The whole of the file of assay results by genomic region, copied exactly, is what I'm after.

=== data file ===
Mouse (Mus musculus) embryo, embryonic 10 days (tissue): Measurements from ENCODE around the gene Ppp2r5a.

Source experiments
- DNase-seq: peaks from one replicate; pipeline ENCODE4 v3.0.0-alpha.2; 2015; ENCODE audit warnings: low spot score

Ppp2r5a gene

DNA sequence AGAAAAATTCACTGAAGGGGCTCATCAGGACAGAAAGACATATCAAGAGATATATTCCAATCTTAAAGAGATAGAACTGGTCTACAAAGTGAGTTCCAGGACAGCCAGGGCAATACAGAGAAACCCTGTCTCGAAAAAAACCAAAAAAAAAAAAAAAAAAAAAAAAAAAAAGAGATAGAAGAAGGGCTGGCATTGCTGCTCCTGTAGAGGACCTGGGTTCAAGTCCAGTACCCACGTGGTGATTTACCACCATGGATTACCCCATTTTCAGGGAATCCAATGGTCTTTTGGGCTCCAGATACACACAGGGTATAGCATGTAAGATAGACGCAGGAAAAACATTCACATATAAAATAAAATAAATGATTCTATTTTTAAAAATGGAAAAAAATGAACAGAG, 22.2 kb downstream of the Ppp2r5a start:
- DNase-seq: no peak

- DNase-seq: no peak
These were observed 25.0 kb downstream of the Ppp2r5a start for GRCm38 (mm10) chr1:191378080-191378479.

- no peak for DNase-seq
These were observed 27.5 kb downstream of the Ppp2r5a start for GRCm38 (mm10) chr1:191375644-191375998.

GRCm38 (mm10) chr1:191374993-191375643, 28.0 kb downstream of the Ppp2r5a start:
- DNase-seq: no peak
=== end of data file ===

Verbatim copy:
Mouse (Mus musculus) embryo, embryonic 10 days (tissue): Measurements from ENCODE around the gene Ppp2r5a.

Source experiments
- DNase-seq: peaks from one replicate; pipeline ENCODE4 v3.0.0-alpha.2; 2015; ENCODE audit warnings: low spot score

Ppp2r5a gene

DNA sequence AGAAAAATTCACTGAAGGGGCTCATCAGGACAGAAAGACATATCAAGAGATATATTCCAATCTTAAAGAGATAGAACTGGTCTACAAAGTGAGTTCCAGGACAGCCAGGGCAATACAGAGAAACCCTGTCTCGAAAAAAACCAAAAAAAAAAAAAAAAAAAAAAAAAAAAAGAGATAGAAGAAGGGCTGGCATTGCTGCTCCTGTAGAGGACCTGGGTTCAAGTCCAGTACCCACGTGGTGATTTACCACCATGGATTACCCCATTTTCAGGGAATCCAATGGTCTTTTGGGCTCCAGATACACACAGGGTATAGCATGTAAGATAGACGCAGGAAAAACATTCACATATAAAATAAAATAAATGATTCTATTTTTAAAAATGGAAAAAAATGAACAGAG, 22.2 kb downstream of the Ppp2r5a start:
- DNase-seq: no peak

- DNase-seq: no peak
These were observed 25.0 kb downstream of the Ppp2r5a start for GRCm38 (mm10) chr1:191378080-191378479.

- no peak for DNase-seq
These were observed 27.5 kb downstream of the Ppp2r5a start for GRCm38 (mm10) chr1:191375644-191375998.

GRCm38 (mm10) chr1:191374993-191375643, 28.0 kb downstream of the Ppp2r5a start:
- DNase-seq: no peak